We trained in the early days without any at all. We hadn’t done any until Chiba sensei came here. Then we found it very difficult; I was 30 odd. A lot of people found it very difficult for their ankles as well as knees. It’s my belief that with suwari-waza there should be some simple exercises that teach you to turn; by turning your knees, such as uchi kaiten nage, irimi nage; before you start to do anything really energetic with the knees. Knees and elbows are the most important in aikido, but anything can catch you out. I have experience of injuries through the years, bad shiho nages, but usually with the knees it’s because the person that’s practicing hasn’t had the proper training from the beginning. Simple exercises to begin with, not too much, bring people on gradually so that they feel comfortable.
I’ve seen a lot of knee operations, it’s stopped some really good guys training, so it’s sad, and can be avoided. I remember my good friend Mr. Cottier, he has very bad knees, and he went to see a specialist to get them rectified. The specialist said, “What do you mean by “knee walking”, show me?” So he did, and the specialist said, “Are you mad? Doing things like that on you knees!” So it’s not very natural, especially to non-Japanese. Then again, some high grade Japanese have told me that traditionally you never knelt down with a long sword in the belt, it was always taken out. But then you get people like Chiba who are very dedicated to iai, who do a lot of iai with the sword in the obi [belt], so it’s one of those things that’s open to discussion.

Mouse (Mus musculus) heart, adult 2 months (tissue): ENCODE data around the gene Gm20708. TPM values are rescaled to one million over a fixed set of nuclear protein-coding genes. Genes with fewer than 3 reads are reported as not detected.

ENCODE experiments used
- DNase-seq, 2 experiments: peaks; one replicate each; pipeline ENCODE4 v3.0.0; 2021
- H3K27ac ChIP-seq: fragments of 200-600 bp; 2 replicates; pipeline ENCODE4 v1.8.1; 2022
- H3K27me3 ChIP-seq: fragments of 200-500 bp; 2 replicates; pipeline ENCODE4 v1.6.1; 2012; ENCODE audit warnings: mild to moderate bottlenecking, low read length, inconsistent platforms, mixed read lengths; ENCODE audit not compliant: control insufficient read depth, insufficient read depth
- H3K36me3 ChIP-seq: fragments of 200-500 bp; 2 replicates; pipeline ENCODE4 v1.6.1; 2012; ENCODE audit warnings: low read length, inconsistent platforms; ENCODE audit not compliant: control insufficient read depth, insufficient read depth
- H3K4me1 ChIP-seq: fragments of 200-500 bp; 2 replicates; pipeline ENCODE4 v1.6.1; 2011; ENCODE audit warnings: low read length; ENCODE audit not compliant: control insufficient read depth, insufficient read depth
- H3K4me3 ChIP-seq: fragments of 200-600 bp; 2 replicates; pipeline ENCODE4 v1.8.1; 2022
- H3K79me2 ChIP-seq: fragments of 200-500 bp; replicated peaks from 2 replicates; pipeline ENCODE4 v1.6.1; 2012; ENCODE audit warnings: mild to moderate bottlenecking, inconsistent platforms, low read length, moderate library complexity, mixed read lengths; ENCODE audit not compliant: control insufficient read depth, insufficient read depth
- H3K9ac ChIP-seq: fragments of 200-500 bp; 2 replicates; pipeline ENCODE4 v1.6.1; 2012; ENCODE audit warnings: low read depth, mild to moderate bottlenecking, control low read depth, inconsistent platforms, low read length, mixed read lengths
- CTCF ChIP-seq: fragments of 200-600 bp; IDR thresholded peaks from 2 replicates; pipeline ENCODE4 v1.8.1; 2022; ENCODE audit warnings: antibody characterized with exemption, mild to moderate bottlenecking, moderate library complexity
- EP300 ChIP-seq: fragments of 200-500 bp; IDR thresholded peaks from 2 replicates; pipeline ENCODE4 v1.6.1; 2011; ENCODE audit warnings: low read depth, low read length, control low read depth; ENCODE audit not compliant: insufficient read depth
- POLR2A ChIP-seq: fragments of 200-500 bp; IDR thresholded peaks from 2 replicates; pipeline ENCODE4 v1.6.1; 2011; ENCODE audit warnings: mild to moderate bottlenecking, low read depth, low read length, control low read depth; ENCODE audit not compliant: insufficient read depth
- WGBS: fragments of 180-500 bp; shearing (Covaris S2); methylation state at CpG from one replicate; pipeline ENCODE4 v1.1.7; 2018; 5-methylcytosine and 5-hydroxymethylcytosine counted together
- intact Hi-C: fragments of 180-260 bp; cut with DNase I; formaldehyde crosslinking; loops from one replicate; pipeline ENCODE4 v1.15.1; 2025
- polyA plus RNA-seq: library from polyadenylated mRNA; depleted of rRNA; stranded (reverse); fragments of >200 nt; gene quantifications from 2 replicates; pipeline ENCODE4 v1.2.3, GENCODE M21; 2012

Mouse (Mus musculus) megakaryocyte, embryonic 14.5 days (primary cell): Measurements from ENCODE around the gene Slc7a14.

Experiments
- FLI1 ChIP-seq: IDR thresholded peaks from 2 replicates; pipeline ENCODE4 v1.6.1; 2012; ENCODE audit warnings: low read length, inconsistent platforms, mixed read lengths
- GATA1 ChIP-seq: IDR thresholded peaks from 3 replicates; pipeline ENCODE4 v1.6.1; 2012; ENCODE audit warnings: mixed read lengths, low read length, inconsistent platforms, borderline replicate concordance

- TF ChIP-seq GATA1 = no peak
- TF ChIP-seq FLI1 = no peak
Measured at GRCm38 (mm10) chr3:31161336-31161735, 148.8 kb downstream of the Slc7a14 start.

Can I ask about your trips to Japan?
My first trip was in 1984 accompanied by Mrs. Smith. I was an [IAF*] congressman on Chiba’s recommendation. I have a letter from Doshu that I treasure inviting me to come, but congress was very slow, and the results were very slow. The International Aikido Federation is a large association, but it doesn’t seem to have any teeth. A good friend of mine - Mr. Goldsbury, who was general secretary of the BAF, is now the IAF general secretary. I met quite a few Japanese teachers who had stayed at my home, which was very nice. We met Sekiya sensei, Mr. Chiba’s father in law, and went to his home and had a wonderful time.
The second time I went was with Philip for the UKA’s recognition in 1988. Every time we’ve been, we’ve been very warmly welcomed by the Doshu himself, who was then waka sensei. He stayed at my home while taking the summer school in 1992. We have good relations with Hombu Dojo, and with Mr. Tani the overseas secretary there, so we’ve been very lucky.
When I went with Philip we went to Tanabe where the house where O’Sensei was born is, and we saw the dedication of the statue there. It’s about 8 hours train journey from Tokyo. We stayed in a traditional Japanese hotel. There was a great big festival of O’Sensei there, with aikido practice, fireworks and a private beach. We were with different Japanese teachers that we knew. Asai sensei, Yamada sensei, and Fujita sensei all made us very welcome. One of the nicest things was a conversation with Arikawa sensei, whom we were told didn’t always talk to foreigners. Also one time, we were in a hotel foyer, and down the stairs came the late Doshu, just by coincidence. I’d met him before but only as one of the crowd. We bowed and said hello, then just after he’d gone out, some of his students came running back in and told us to follow them. We went in a mini-bus and it was a visit to O’Sensei’s grave. Doshu said some prayers and there was a ceremony. It was a great experience, one of the highlights of my life. They took us back to the hotel and I thanked Doshu, who just took it in his stride. He was such a nice guy.